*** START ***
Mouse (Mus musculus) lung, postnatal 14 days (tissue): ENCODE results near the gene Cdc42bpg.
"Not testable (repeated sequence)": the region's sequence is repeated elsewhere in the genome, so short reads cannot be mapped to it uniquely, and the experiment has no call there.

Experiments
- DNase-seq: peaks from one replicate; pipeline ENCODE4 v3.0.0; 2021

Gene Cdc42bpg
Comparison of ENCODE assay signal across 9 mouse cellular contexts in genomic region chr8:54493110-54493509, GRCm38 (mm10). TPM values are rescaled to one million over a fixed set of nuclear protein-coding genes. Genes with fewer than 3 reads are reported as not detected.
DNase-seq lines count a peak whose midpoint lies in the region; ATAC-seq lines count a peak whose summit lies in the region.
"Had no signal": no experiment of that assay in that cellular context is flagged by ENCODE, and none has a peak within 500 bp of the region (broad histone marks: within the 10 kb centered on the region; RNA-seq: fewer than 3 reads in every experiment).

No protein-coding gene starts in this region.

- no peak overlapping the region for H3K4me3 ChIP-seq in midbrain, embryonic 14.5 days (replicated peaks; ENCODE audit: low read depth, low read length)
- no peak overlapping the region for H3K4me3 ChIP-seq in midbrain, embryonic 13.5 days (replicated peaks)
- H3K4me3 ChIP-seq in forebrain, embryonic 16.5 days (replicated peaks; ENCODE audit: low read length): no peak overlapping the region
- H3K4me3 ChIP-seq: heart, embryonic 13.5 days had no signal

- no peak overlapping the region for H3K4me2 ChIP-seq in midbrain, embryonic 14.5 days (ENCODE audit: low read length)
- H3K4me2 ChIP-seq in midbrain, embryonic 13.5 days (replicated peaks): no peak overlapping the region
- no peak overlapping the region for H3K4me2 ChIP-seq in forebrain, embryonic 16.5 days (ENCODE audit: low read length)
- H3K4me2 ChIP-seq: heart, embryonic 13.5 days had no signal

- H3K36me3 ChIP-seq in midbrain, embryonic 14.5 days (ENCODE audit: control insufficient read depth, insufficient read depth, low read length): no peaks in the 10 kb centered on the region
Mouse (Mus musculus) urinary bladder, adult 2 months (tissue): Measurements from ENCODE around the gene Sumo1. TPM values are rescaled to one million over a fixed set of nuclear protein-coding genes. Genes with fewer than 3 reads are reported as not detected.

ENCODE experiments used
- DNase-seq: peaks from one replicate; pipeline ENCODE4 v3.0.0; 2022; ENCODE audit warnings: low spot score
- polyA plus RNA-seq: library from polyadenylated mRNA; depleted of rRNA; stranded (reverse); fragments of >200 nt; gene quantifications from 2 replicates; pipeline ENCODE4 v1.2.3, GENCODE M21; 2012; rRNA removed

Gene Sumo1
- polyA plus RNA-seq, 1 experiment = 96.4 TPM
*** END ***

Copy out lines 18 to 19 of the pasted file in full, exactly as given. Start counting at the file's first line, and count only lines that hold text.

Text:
- H3K36me3 ChIP-seq in midbrain, embryonic 14.5 days (ENCODE audit: control insufficient read depth, insufficient read depth, low read length): no peaks in the 10 kb centered on the region
Mouse (Mus musculus) urinary bladder, adult 2 months (tissue): Measurements from ENCODE around the gene Sumo1. TPM values are rescaled to one million over a fixed set of nuclear protein-coding genes. Genes with fewer than 3 reads are reported as not detected.